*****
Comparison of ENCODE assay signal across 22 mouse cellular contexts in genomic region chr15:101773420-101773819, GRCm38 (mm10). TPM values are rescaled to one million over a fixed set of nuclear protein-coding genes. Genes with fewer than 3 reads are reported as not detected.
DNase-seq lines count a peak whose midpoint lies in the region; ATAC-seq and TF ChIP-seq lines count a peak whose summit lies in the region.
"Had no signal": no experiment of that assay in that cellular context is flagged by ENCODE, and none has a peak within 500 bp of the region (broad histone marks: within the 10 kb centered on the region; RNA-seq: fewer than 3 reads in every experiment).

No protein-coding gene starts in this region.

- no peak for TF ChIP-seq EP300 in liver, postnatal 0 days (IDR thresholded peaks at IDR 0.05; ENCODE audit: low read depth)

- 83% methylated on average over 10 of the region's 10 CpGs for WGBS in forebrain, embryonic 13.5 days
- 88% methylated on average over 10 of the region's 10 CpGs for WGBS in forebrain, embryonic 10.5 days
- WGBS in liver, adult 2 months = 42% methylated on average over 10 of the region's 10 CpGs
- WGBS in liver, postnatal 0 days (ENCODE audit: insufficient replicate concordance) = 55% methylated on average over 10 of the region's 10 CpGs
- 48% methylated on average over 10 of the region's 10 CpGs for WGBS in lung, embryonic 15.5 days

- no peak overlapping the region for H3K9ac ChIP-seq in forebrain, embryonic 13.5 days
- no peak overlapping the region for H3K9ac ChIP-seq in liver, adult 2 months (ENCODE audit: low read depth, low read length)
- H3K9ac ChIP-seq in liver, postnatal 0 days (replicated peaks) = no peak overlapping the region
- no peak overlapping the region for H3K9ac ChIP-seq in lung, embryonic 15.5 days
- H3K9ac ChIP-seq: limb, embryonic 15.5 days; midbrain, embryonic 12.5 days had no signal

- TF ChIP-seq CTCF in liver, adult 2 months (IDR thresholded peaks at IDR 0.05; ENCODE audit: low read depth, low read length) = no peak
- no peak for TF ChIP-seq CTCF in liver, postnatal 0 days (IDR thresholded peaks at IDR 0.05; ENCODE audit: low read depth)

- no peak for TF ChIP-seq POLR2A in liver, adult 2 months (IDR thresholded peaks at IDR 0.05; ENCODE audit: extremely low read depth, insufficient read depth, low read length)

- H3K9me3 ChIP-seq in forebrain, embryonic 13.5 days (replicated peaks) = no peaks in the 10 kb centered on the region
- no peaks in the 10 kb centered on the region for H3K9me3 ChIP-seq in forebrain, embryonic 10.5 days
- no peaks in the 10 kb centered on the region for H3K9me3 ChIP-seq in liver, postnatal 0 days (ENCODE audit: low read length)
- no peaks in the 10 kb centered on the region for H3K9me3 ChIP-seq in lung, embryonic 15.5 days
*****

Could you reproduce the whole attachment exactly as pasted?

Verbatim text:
Comparison of ENCODE assay signal across 22 mouse cellular contexts in genomic region chr15:101773420-101773819, GRCm38 (mm10). TPM values are rescaled to one million over a fixed set of nuclear protein-coding genes. Genes with fewer than 3 reads are reported as not detected.
DNase-seq lines count a peak whose midpoint lies in the region; ATAC-seq and TF ChIP-seq lines count a peak whose summit lies in the region.
"Had no signal": no experiment of that assay in that cellular context is flagged by ENCODE, and none has a peak within 500 bp of the region (broad histone marks: within the 10 kb centered on the region; RNA-seq: fewer than 3 reads in every experiment).

No protein-coding gene starts in this region.

- no peak for TF ChIP-seq EP300 in liver, postnatal 0 days (IDR thresholded peaks at IDR 0.05; ENCODE audit: low read depth)

- 83% methylated on average over 10 of the region's 10 CpGs for WGBS in forebrain, embryonic 13.5 days
- 88% methylated on average over 10 of the region's 10 CpGs for WGBS in forebrain, embryonic 10.5 days
- WGBS in liver, adult 2 months = 42% methylated on average over 10 of the region's 10 CpGs
- WGBS in liver, postnatal 0 days (ENCODE audit: insufficient replicate concordance) = 55% methylated on average over 10 of the region's 10 CpGs
- 48% methylated on average over 10 of the region's 10 CpGs for WGBS in lung, embryonic 15.5 days

- no peak overlapping the region for H3K9ac ChIP-seq in forebrain, embryonic 13.5 days
- no peak overlapping the region for H3K9ac ChIP-seq in liver, adult 2 months (ENCODE audit: low read depth, low read length)
- H3K9ac ChIP-seq in liver, postnatal 0 days (replicated peaks) = no peak overlapping the region
- no peak overlapping the region for H3K9ac ChIP-seq in lung, embryonic 15.5 days
- H3K9ac ChIP-seq: limb, embryonic 15.5 days; midbrain, embryonic 12.5 days had no signal

- TF ChIP-seq CTCF in liver, adult 2 months (IDR thresholded peaks at IDR 0.05; ENCODE audit: low read depth, low read length) = no peak
- no peak for TF ChIP-seq CTCF in liver, postnatal 0 days (IDR thresholded peaks at IDR 0.05; ENCODE audit: low read depth)

- no peak for TF ChIP-seq POLR2A in liver, adult 2 months (IDR thresholded peaks at IDR 0.05; ENCODE audit: extremely low read depth, insufficient read depth, low read length)

- H3K9me3 ChIP-seq in forebrain, embryonic 13.5 days (replicated peaks) = no peaks in the 10 kb centered on the region
- no peaks in the 10 kb centered on the region for H3K9me3 ChIP-seq in forebrain, embryonic 10.5 days
- no peaks in the 10 kb centered on the region for H3K9me3 ChIP-seq in liver, postnatal 0 days (ENCODE audit: low read length)
- no peaks in the 10 kb centered on the region for H3K9me3 ChIP-seq in lung, embryonic 15.5 days